This directive would not index all websites that contain the string “cars”. This is often used for parameters such as session IDs (for example with Disallow: *id) or URL parameters (for example with Disallow: / *?) To exclude so-called no-crawl URLs.
The character $ serves as a placeholder for a filter rule that takes effect at the end of a character string. The crawler would not index content that ends in this string. An example:
Disallow: * .phone$
With this directive, all content that ends with “.phones” would be excluded from indexing. Analogously, this can be transferred to various file formats: For example, .pdf (with Disallow: /.pdf$), .xls (with Disallow: /.xls$), or other file formats such as images, program files or log files can be selected not to bring it into the search engine index. Here, too, the directive refers to the behavior of all crawlers (user-agent: *) that support wildcards.
How to Allow a Certain File which is in Disallowed Folder Already?
Sometimes, a webmaster may want to let crawlers crawl a certain URL while disallowing the crawlers for the URL’s category. To do this, the webmaster should use “disallow” and “allow” commands in a sequence as follows:
According to the search demand and content quality, this technique especially helps for e-commerce SEO Projects. While closing a URL parameter to the index for all sites, for only one product, the webmaster may want to let the crawlers index the URL.
Importance for Search Engine Optimization
The robots.txt of a page has a significant influence on search engine optimization. With pages that have been excluded by robots.txt, a website can not usually rank or appear with placeholder text in the SERPs. An excessive restriction of user agents can, therefore, result in disadvantages in the ranking. Too open notation of directives can lead to the indexing of pages, for example, duplicate content contains or concerns sensitive areas such as a login. When creating the robots.txt file, accuracy according to the syntax is absolutely necessary. The latter also applies to the use of wildcards, which is why a test in the Google Search Console makes sense. It is important, however, that commands robots.txt do not prevent indexing. In this case, webmasters should instead use the Noindex meta tag and exclude individual pages from indexing by specifying them in the header.
The robots.txt file is the most important way for webmasters to control the behavior of search engine crawlers. If errors occur here, websites can become unreachable because the URLs are not crawled at all and therefore cannot appear in the search engine index. Because the question of which pages should be indexed and which should not have an indirect impact on the way search engines view websites or register them at all. Basically, the correct use of robots.txt has no positive or negative effects on the actual ranking of a website in the SERPs. Rather, it controls the work of Googlebot and the crawl budget optimally used. The correct use of the file ensures that all-important areas of the domain are crawled, and current content is indexed by Google.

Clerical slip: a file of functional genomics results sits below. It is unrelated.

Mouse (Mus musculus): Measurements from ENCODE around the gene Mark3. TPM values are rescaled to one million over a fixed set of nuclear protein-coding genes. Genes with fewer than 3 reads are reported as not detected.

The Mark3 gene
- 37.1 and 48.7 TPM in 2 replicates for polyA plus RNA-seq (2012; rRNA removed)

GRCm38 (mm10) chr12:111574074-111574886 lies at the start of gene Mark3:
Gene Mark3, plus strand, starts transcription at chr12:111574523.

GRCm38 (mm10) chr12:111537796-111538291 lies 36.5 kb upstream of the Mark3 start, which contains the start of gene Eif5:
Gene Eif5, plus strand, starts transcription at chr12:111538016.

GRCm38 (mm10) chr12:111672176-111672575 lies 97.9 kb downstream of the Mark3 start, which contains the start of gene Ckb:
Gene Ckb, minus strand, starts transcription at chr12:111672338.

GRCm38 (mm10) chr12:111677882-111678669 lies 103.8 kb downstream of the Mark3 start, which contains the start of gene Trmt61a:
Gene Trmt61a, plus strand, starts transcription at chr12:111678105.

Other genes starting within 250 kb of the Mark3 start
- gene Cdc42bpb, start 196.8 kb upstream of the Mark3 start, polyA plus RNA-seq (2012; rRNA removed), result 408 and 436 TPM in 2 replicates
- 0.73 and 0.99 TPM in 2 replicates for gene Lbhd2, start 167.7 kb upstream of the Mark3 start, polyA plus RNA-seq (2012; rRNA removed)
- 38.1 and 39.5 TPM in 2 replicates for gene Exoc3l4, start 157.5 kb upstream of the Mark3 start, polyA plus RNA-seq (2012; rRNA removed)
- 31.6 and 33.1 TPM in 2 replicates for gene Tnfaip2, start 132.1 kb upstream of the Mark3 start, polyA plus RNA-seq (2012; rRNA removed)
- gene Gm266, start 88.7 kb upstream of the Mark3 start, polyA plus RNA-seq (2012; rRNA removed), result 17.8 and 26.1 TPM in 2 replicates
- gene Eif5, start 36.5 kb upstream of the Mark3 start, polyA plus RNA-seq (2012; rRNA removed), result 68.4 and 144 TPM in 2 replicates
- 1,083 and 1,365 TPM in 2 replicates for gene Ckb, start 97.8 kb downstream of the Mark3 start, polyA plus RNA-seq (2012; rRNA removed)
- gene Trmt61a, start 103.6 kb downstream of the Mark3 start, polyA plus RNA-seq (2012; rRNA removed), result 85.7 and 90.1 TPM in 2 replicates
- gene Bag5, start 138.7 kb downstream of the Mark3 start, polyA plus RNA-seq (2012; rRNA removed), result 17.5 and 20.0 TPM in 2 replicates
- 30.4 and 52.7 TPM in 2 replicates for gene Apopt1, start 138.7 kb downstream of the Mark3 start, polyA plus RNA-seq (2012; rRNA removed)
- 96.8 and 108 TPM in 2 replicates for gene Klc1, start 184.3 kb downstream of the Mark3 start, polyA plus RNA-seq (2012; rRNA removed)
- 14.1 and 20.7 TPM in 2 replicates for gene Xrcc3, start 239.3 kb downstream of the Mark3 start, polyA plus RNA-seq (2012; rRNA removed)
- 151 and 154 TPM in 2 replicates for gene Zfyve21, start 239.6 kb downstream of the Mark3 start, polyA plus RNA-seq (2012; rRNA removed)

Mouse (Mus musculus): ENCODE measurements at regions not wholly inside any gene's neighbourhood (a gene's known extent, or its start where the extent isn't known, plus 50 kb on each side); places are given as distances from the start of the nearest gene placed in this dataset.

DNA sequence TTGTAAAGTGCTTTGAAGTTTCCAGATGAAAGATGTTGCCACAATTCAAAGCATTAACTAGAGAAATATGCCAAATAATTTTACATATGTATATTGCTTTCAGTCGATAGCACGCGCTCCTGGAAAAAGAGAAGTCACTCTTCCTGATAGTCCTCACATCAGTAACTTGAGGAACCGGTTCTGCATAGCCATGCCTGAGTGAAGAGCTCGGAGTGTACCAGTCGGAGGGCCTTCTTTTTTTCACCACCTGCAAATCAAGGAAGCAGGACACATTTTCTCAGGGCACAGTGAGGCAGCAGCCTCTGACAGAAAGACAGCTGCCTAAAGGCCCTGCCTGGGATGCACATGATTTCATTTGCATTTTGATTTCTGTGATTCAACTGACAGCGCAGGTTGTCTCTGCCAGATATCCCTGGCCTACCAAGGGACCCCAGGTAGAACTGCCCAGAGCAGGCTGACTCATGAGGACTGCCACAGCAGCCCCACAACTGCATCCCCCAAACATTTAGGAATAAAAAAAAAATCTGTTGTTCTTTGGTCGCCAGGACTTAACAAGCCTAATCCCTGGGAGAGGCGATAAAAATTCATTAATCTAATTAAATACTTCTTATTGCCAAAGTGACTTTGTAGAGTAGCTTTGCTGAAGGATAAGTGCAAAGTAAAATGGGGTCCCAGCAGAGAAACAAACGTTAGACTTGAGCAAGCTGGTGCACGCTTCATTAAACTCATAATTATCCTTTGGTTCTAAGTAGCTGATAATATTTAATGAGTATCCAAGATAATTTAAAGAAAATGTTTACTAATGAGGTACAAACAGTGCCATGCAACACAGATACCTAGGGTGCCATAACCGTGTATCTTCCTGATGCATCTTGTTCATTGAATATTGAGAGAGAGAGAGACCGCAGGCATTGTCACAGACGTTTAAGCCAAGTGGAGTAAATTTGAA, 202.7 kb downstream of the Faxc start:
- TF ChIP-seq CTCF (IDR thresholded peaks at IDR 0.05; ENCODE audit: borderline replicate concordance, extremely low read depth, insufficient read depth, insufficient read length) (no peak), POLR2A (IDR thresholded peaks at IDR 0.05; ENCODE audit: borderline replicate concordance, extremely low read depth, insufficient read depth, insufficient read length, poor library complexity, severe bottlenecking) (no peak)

How to Solve Blocked by Robots.txt Warning Google Search Console Coverage Report
If a URL is blocked by the robots.txt but also in the Sitemap, Google will show the “Submitted URL marked ‘noindex'” warning.
If a URL is blocked and then tagged with noindex, the URL will stay as indexed.
This is because, since the Googlebot or other Crawlers has been blocked by the webmaster or the website operator, the Search Engine can’t see the “noindex tag”. Also, every URL in the Sitemap should be open to crawlers and never be tagged as noindex. They shouldn’t be redirected or give the 404 status code.
To remove the blocked and also tagged as noindex URLs from the index, the webmaster should remove the blocking code line from the robots.txt file. When the Search Engine can crawl the web pages with noindex, Google will remove those web pages from the index. Also, using Google’s URL Removal Tool can make progress here. To keep those URLs away from Google and to prevent they from consuming the Crawl Quota, webmaster should block them again to the Search Engine Crawlers.
What is Robots.txt Art?
Some programmers and webmasters also use robots.txt to hide funny messages. However, this “art” has no effect on crawling or search engine optimization.
Also, some brands use Robots.txt files for showing their logos to make marketing for developers and webmasters. You may see an example from Nike below:
Robots.txt files are important factors for SEO. Even the slightest error can block all domains to the Search Engine Crawlers or remove all domains from the index and create harmful situations for SEO Projects. As Holistic SEOs, we always put alarms for Robots.txt file changes, so that we can be warned whenever a change happens. Also, we test every Robots.txt file change with Google’s Robots.txt file testing tool.
I always recommend you to use Robots.txt file carefully and be open as much as possible to the Search Engine Crawlers. A blocked URL means that a non-visible web page for Google and Google treats these URLs as unique web pages, if their URL Structure is close to the ones which can be crawled, Google can think some of those URLs as duplicate. While determining the Site Hierarchy and Parameter Structure, all of those should be taught by the Holistic SEO Expert.